You guys are getting a “two-fer” in blog posts today. One is me being pompous (at which I excel) and one is me promoting myself so you’ll say, “OMG. I need to buy her books and read them NOW!”
This is the pompous post, but I have something I’d like you to read, think about, and use. I want the people around me (and if you’re reading this, you’re around me) to be happy, free from worry, and have the psychic space, if you will, to enjoy life.
First, a bit of introduction. I have been a student of the Law of Attraction and quantum mechanics since I saw “What the Bleep Do We Know” in 2004. I had no idea what it was about, but I remember reading something in the Los Angeles times describing it as “fascinating” and a “must see.” My best friend came from a family of mathematicians, physicists, and one rogue lawyer. I wanted to understand the field a bit better (completely skipped physics in high school). What I saw changed my thinking on a lot of things. It is part narrative (Marlee Matlin, Elaine Hendrix, and Barry Newman (I remembered him from “Petrocelli,” an early 1970s lawyer drama on NBC)) and part documentary interviewing various doctors, physicists (Fred Alan Wolf talks about sub-atomic physics and says, “It gets a little nutty down there.” How could you not love that?), and a channeler discussing the effect of thoughts and emotions on our environment and that you can create your reality by choosing which thoughts get your focus. Energy flows where attention goes.
Two years later, “The Secret” came out on DVD and you’re more likely to have heard of that one. Essentially the same message, but simplified. And it has Fred Alan Wolf again. The takeaway, “Thoughts become things.”
You create your reality.
Somewhere, I came across the phrase, “’I Am’ is the most powerful phrase there is. It’s true. I have been on a roller coaster of financial/housing ups and downs since 2002. After finding these two movies, I changed my thinking about the down times. I chose to think of them as temporary, that my reality was something better, and I would return to it; I just didn’t know when.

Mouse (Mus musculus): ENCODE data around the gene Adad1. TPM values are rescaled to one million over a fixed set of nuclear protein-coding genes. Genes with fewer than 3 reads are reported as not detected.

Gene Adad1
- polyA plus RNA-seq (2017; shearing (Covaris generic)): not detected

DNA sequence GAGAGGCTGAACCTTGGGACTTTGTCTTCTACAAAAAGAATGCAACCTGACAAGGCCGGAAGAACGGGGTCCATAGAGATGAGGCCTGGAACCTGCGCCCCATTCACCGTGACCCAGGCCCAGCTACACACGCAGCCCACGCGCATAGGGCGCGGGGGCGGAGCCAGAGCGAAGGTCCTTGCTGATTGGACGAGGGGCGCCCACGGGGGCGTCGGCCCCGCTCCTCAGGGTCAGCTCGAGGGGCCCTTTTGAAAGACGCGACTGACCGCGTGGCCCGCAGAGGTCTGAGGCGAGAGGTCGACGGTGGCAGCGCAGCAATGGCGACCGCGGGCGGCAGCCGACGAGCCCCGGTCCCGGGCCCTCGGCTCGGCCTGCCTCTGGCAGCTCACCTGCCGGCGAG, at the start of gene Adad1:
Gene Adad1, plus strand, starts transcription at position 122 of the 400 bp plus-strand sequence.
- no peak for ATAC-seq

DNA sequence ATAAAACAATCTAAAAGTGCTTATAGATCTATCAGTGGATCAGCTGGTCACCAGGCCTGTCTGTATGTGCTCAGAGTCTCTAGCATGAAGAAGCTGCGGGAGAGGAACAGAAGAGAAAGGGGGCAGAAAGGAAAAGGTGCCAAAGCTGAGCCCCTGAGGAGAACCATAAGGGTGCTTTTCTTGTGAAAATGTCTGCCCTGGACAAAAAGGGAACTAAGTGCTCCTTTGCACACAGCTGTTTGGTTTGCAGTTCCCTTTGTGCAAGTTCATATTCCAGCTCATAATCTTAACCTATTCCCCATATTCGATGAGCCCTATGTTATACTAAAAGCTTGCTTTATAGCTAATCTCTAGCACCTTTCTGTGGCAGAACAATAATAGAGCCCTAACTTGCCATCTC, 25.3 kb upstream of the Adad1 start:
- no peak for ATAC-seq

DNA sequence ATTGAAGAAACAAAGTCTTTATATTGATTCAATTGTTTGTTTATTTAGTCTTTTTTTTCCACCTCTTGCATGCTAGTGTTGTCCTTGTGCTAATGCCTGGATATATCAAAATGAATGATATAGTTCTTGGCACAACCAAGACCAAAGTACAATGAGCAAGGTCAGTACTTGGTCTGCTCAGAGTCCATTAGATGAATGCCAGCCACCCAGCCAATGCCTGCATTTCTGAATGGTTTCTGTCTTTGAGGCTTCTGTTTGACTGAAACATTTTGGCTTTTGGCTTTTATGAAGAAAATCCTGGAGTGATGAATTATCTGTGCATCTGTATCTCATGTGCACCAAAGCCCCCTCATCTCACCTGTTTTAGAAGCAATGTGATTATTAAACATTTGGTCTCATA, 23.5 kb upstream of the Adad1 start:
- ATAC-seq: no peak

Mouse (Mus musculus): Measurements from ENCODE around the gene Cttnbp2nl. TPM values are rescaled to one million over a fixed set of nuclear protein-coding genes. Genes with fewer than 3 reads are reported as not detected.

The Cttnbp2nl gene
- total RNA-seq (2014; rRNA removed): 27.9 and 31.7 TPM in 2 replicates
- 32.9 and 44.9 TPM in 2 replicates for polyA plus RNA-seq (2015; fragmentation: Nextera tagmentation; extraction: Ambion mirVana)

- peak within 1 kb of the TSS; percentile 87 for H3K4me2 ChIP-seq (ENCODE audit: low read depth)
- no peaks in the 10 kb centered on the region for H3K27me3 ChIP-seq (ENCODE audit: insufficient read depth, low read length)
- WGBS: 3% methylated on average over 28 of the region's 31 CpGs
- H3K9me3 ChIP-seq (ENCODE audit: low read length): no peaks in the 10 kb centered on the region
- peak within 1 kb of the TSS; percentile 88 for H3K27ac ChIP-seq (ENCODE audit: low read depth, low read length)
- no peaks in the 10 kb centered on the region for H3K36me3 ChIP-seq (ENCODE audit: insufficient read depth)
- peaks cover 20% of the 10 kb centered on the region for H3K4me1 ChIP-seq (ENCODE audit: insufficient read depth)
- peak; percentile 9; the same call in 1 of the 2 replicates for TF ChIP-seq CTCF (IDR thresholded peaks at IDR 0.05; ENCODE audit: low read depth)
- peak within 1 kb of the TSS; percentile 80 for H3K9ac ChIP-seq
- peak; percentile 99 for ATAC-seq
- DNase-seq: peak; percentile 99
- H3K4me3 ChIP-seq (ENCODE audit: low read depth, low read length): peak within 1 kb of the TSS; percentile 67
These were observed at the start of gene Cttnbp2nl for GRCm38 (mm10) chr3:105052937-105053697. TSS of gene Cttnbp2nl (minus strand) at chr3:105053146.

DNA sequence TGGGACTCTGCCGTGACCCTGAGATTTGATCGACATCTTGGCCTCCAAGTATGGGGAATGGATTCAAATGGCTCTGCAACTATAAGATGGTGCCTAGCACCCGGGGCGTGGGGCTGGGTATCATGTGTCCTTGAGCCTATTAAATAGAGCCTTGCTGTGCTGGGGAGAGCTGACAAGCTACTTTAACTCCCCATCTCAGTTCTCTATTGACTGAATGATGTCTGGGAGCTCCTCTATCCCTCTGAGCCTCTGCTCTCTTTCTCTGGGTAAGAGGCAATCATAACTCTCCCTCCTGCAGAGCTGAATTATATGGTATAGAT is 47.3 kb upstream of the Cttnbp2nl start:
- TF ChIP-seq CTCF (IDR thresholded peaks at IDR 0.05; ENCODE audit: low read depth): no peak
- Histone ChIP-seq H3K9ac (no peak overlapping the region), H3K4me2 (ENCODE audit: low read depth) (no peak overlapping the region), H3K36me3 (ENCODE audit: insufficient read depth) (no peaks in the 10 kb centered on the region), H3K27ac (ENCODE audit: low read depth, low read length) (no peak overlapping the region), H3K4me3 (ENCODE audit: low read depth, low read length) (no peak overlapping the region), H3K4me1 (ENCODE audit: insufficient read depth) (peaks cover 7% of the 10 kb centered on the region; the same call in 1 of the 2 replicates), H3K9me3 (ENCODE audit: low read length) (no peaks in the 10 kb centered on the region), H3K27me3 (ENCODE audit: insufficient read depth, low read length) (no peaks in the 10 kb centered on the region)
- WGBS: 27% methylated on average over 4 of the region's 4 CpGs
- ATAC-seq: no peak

How do you finish that? How you finish that sentence is your mindset about yourself. “I’m broke/tired/fat/depressed/helpless/angry/unloveable/lazy/useless/sick…”
What if, instead of “I’m broke,” you said to yourself, “I’m okay.”? It’s not a denial of your financial condition; it’s shifting the focus from the negative to what is right. You may not have a fat bank account, but you’re housed, your important bills are paid, you have food, your needs are met. IN THE MOMENT, you are okay. That’s all you need. For the moment, I’m okay.
Chances are you’ll also be okay in the next moment. And the next.
“Well, I’m sick. Nothing I can do about that.” Saying to yourself, “I’m okay” doesn’t deny illness. It denies illness and pain their power to make you helpless and powerless. I sprained my hip once and any movement was brutal pain (I’m not a fan of painkillers, so I gut it out with anti-inflammatory meds like ibuprofen). After a couple of days, I went to roll over in bed and it was agony. I got so mad, I yelled, “Fuck you! You’re only temporary! You’ll be gone in a few days, but I’ll still be here!” Think of crumpling a piece of newspaper. I felt that intense ache diminish in intensity and area just like crumpling a piece of paper.
“I am okay.”
It’s an affirmation. It’s not Stuart Smalley, “I’m good enough, I’m smart enough, and dog-gone it, people like me.” (Senator Al Franken during his “Saturday Night Live” days) played for laughs.
It’s you telling yourself in two words that you will not let your problems eat you alive. You will claim this moment and psychic space for yourself. And the next one. And the next.
“But what if…” I would hazard a guess that if you can challenge “I am okay,” then you’re not arrested, blown to Oz in a tornado, being chased by a grizzly bear, or sitting in the middle of an IRS audit (actually, they’re pretty cool. They just want money and accurate accounting, not your immortal soul. You can be okay in an audit).
If you don’t feel okay, drink some water. Have something to eat. Close your eyes and take three deep breaths (unless you’re driving, then don’t close your eyes). Then reassess. If you still don’t feel okay, repeat.
I am okay.